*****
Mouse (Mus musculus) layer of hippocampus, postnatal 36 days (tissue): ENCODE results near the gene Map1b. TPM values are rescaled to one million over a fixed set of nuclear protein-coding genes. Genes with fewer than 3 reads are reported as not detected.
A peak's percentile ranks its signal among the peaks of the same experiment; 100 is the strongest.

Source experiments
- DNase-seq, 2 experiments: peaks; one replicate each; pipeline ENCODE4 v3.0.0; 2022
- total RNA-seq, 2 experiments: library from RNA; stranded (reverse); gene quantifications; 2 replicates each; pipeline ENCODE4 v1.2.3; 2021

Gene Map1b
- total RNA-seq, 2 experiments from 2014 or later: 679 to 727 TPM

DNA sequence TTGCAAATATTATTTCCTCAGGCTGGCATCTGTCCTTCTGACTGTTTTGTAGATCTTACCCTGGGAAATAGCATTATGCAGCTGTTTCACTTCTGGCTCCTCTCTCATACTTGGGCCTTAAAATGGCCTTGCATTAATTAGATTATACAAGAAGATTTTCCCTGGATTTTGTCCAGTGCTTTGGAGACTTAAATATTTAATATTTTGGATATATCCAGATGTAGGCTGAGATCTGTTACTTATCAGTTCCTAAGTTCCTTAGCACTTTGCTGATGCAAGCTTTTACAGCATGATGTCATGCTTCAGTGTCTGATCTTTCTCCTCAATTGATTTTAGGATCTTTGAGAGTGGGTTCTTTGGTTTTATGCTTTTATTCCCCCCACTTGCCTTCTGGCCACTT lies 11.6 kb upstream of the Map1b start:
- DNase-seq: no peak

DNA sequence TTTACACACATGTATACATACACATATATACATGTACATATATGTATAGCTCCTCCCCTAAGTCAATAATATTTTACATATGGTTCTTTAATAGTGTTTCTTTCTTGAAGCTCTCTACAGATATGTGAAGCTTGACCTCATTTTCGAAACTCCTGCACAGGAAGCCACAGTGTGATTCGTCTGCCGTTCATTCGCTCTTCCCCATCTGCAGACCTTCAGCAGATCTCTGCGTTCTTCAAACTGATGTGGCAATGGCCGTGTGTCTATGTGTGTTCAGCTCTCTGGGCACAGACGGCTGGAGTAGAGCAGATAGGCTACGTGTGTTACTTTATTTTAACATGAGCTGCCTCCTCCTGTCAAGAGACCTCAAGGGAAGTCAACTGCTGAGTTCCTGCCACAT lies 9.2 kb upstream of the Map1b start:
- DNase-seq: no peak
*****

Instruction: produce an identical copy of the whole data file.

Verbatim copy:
Mouse (Mus musculus) layer of hippocampus, postnatal 36 days (tissue): ENCODE results near the gene Map1b. TPM values are rescaled to one million over a fixed set of nuclear protein-coding genes. Genes with fewer than 3 reads are reported as not detected.
A peak's percentile ranks its signal among the peaks of the same experiment; 100 is the strongest.

Source experiments
- DNase-seq, 2 experiments: peaks; one replicate each; pipeline ENCODE4 v3.0.0; 2022
- total RNA-seq, 2 experiments: library from RNA; stranded (reverse); gene quantifications; 2 replicates each; pipeline ENCODE4 v1.2.3; 2021

Gene Map1b
- total RNA-seq, 2 experiments from 2014 or later: 679 to 727 TPM

DNA sequence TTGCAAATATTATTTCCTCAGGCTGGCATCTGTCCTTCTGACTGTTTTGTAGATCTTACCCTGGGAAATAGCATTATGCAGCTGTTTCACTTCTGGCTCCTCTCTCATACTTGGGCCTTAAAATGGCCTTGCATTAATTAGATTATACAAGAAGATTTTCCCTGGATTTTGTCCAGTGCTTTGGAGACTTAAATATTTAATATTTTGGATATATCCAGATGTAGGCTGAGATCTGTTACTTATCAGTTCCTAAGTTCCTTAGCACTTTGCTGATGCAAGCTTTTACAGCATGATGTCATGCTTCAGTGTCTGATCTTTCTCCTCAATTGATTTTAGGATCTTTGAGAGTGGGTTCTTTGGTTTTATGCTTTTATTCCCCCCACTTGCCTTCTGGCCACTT lies 11.6 kb upstream of the Map1b start:
- DNase-seq: no peak

DNA sequence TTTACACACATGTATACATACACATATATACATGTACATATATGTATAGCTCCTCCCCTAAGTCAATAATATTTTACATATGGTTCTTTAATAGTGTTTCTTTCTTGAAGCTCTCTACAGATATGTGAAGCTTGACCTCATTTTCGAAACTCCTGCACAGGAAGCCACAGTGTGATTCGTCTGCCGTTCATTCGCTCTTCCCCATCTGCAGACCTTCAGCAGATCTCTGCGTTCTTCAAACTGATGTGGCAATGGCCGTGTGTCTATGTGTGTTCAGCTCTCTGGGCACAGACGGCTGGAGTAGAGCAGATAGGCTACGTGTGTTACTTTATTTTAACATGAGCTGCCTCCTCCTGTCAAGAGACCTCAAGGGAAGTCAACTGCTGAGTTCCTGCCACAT lies 9.2 kb upstream of the Map1b start:
- DNase-seq: no peak